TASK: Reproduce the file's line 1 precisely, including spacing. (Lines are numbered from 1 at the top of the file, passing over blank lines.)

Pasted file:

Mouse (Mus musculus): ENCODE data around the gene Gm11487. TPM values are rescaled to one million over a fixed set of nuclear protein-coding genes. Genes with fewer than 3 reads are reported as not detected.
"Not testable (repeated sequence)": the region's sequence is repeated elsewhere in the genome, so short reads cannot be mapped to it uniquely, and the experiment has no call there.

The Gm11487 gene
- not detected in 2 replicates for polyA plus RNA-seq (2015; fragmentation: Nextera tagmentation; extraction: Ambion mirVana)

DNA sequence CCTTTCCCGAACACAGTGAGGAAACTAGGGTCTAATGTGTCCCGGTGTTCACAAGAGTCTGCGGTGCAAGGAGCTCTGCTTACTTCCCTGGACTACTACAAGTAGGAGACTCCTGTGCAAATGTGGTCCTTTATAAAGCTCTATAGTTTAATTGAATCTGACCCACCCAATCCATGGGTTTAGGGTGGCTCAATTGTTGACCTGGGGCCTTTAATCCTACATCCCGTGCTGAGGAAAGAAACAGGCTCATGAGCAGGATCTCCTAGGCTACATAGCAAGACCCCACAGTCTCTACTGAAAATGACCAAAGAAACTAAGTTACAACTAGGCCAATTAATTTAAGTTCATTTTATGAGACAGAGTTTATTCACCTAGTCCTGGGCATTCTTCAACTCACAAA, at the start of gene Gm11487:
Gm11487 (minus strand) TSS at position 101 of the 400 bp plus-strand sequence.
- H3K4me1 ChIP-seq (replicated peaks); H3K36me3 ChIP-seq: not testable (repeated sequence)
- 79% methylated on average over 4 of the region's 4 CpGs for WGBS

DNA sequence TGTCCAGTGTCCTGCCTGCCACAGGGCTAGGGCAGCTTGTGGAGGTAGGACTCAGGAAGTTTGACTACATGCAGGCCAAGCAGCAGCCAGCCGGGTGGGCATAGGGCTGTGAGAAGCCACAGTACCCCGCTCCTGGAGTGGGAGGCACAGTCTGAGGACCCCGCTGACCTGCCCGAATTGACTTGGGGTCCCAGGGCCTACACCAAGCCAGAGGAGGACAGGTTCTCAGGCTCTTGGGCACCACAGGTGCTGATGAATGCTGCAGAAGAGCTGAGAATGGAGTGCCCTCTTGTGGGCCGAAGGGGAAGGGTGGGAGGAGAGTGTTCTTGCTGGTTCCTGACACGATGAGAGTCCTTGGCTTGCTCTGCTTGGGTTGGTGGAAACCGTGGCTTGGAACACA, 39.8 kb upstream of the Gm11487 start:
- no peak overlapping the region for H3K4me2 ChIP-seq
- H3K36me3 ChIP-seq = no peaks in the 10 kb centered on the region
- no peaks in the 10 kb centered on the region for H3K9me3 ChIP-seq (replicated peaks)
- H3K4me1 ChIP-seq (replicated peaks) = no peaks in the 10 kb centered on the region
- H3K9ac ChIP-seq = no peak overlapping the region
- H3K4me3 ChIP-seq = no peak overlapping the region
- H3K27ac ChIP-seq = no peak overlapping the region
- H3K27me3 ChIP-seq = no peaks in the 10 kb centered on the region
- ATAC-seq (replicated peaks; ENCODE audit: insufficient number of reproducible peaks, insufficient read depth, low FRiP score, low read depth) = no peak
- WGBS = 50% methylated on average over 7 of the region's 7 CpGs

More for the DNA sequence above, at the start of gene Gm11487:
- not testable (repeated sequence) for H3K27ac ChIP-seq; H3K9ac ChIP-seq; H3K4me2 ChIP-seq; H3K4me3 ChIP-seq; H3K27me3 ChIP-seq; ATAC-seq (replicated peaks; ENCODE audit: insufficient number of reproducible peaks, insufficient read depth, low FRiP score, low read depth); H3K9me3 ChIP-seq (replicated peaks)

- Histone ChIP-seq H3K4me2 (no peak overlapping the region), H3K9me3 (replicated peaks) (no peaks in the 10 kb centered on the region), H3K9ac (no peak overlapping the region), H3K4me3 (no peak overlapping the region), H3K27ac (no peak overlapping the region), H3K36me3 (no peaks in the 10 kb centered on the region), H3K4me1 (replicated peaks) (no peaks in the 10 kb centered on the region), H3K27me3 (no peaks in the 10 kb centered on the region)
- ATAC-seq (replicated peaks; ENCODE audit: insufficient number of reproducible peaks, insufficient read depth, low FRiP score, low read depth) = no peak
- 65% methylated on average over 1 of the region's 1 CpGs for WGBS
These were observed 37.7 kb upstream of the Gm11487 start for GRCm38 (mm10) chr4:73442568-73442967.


Mouse (Mus musculus): ENCODE data around the gene Gm11487. TPM values are rescaled to one million over a fixed set of nuclear protein-coding genes. Genes with fewer than 3 reads are reported as not detected.